Emily Leon is an Art Historian, Drummer, Performer, Sound Enthusiast, Research Assistant and Graduate Student in The Department of Art, Art History and Visual Studies under the rubric of Digital Art History at Duke University in Durham, North Carolina.
Thesis Abstract (forthcoming December 2018): Hilma af Klint, an oft-cited but underresearched Swedish artist, is often included in art historical literature on art and spirituality. And yet, the assumed art world affinity between Swedish artist Hilma af Klint and other leading voices on the topic – above all, the Austrian philosopher and esotericist Rudolf Steiner and Russian artist Wassily Kandinsky – demonstrates an urgency to place af Klint within a framework she doesn’t quite belong. This has subsequently led to a gross misunderstanding of her complexity as an artist and the broader question of spirituality and art. A lack of thorough visual analysis of her early works in much of the secondary scholarship, in addition to the absence of archival research, allows for these speculative claims. However, attending to a closer analysis of her visual imagery as well as available archival information in particular questions the supposed affiliation of af Klint to the work of Steiner. The speculation around af Klint’s relationship to Steiner claims he allegedly negatively impacted her works between the years 1908 and 1912. I employ analog, digital, and historical methods to explore this interesting albeit problematic encounter between af Klint and Steiner. These methods afford the opportunity to consider these connections in new and different ways. Therefore, allowing a comparison and re-evaluation of the evidence presented by others to demonstrate that the scholarly tendency to affiliate af Klint with Steiner or Kandinsky as a means of validating her place in the canon is not the historical argument we should be looking for. On the contrary, historical methods prove that the Steiner narrative in much of the secondary literature can only be understood as speculative. In addition, digital methods afford the opportunity to analyze this particular moment with the assistance of interactive data visualization software and text analytics systems. These systems not only show there was no shift in her iconography before 1908 and after 1912, but also demonstrate that art history still needs a clearer picture of af Klint.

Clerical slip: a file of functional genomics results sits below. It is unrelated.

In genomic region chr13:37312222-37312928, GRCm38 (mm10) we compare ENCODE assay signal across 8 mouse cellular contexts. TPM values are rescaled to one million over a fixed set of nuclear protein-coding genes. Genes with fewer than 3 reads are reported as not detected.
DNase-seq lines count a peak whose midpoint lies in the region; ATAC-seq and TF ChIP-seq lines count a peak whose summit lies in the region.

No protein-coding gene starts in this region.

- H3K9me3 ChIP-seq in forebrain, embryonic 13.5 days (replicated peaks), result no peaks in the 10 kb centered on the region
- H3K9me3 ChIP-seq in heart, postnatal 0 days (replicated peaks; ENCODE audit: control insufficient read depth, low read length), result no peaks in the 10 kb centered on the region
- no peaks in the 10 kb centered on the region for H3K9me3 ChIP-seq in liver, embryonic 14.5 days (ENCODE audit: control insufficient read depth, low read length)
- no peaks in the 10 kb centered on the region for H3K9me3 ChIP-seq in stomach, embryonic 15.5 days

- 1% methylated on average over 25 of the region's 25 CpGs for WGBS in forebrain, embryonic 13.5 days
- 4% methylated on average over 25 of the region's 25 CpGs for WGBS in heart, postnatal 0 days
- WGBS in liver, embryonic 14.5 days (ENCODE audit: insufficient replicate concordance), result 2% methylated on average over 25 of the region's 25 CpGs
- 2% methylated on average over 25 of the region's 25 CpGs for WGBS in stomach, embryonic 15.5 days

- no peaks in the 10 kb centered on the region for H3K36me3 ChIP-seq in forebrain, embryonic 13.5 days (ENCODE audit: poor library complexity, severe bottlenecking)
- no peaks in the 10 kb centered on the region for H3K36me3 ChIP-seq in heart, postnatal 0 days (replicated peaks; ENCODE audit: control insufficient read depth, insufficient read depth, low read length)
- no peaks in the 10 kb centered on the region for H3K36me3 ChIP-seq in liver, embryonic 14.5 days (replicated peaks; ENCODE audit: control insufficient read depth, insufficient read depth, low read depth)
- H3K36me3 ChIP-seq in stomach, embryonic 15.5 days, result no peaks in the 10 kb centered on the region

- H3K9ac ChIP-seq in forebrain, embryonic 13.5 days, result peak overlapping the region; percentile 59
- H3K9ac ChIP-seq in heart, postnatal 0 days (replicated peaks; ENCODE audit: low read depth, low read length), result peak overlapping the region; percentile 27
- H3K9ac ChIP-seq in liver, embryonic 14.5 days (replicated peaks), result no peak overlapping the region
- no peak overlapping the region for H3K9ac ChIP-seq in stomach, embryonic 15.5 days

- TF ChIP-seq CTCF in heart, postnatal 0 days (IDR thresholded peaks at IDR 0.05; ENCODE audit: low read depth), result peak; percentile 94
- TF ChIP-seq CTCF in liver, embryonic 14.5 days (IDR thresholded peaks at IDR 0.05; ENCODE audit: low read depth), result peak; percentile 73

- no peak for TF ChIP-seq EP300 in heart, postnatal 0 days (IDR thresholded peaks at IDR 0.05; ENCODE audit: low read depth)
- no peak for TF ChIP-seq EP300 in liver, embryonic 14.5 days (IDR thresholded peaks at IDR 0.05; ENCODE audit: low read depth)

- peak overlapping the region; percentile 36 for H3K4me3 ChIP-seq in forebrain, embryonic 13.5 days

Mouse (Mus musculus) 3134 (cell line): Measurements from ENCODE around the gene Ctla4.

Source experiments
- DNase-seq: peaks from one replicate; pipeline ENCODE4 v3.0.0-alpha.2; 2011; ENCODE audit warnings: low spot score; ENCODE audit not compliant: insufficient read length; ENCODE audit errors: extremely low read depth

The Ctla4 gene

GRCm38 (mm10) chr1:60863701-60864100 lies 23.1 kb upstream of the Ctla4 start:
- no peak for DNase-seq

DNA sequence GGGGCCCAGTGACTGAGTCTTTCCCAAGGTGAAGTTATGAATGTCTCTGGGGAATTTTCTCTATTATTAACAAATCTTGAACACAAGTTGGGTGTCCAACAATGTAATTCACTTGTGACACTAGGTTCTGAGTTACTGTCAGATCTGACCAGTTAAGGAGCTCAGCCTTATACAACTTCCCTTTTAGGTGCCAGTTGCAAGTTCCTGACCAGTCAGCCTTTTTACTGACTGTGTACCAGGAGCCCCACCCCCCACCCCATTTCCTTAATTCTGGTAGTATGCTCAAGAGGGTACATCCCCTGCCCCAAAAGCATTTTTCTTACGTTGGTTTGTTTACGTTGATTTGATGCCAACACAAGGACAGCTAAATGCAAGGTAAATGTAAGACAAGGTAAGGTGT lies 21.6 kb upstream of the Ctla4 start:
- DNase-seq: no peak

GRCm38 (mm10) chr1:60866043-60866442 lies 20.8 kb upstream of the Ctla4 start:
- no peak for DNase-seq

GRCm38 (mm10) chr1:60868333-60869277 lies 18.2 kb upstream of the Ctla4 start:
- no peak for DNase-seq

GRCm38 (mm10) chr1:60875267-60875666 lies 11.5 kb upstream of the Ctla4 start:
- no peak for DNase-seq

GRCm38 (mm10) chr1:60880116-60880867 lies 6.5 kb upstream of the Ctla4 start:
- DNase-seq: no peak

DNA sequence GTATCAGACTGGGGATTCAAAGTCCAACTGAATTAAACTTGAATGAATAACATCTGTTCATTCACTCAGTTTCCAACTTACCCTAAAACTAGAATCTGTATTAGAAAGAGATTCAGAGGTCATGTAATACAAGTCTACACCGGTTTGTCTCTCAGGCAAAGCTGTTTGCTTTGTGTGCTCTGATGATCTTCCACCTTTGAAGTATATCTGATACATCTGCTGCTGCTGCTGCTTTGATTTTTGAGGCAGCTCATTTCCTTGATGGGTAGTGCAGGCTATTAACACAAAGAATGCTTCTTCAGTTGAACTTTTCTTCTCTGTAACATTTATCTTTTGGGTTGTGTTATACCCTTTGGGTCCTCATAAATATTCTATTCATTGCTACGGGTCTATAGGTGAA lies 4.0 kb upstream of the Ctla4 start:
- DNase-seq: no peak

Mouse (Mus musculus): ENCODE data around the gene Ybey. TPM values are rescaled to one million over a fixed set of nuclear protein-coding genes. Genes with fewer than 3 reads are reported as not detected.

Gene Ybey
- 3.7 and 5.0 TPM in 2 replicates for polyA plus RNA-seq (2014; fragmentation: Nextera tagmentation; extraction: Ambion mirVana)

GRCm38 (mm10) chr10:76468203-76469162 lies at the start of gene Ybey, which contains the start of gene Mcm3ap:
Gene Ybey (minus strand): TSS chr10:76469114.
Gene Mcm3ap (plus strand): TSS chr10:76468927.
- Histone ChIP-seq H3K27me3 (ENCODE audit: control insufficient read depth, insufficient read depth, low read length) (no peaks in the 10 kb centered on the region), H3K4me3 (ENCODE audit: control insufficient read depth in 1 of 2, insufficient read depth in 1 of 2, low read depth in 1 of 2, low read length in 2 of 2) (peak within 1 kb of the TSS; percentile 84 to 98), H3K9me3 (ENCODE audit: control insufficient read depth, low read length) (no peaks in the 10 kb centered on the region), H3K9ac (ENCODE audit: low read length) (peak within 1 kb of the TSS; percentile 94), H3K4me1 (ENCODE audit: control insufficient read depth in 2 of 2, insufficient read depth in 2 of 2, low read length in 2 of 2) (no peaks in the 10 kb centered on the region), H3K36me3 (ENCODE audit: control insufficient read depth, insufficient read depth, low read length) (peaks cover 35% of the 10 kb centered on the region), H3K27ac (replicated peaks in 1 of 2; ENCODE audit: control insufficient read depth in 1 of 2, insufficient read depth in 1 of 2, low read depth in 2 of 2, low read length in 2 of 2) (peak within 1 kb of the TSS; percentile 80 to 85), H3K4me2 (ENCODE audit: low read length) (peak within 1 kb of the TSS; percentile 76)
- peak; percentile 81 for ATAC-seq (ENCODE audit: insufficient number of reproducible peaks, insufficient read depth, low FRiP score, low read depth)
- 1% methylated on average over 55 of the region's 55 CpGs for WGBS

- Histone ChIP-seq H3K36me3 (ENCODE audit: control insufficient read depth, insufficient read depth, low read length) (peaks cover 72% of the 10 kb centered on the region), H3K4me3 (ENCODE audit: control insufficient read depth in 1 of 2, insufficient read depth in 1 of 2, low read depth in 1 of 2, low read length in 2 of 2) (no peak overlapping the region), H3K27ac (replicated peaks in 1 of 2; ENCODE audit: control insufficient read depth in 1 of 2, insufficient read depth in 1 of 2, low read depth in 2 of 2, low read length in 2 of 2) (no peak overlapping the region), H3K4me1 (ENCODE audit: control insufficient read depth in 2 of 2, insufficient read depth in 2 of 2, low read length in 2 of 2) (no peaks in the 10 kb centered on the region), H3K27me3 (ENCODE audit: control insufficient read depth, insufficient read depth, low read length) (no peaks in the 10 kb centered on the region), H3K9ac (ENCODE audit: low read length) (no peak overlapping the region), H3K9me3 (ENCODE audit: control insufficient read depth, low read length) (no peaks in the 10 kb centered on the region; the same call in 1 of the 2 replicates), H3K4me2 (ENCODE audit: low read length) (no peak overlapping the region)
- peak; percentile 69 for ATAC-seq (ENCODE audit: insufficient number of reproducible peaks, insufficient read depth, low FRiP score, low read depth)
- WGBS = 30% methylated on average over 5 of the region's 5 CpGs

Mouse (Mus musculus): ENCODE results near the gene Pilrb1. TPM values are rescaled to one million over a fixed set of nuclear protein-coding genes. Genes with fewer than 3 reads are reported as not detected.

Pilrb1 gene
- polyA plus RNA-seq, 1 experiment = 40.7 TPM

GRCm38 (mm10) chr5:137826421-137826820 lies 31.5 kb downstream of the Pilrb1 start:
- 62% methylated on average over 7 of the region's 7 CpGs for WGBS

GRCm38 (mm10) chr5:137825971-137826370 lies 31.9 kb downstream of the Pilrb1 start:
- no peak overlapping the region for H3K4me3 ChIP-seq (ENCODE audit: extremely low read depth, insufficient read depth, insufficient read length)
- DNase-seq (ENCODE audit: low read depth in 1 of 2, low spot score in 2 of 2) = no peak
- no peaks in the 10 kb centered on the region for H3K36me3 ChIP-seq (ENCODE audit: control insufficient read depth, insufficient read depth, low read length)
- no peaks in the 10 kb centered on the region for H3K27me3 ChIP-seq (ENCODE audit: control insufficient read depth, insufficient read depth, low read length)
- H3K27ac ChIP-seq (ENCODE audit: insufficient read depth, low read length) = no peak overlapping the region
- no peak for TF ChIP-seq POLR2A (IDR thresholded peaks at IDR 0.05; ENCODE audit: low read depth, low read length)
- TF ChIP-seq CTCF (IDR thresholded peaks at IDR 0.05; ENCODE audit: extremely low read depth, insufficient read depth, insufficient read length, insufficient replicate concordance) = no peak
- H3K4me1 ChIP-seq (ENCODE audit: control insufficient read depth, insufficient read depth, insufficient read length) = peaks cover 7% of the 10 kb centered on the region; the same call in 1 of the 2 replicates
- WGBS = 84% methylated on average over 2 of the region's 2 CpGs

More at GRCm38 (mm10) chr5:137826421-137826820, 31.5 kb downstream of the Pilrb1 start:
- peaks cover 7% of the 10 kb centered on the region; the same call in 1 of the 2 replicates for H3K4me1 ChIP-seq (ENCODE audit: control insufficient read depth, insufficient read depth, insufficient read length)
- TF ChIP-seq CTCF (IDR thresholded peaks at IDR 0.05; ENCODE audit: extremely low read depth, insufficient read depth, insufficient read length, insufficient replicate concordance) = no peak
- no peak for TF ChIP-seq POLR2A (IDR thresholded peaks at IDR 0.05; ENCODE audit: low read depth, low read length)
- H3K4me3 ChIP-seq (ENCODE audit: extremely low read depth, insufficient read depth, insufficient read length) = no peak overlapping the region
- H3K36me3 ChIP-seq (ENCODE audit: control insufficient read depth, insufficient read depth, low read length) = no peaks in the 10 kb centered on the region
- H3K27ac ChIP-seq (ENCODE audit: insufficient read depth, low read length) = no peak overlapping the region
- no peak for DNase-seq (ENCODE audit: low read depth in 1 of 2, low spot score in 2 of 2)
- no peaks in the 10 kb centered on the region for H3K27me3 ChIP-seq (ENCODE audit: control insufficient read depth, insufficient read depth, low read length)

Leon, Emily. “Considerations on Michaela Davies.” In Engineering the Future: As part of V&A Digital Design Weekend 2016, edited by Irini Papadimitriou, Andrew Prescott, Jon Rogers. United Kingdom: Uniform Communications Ltd, 2016.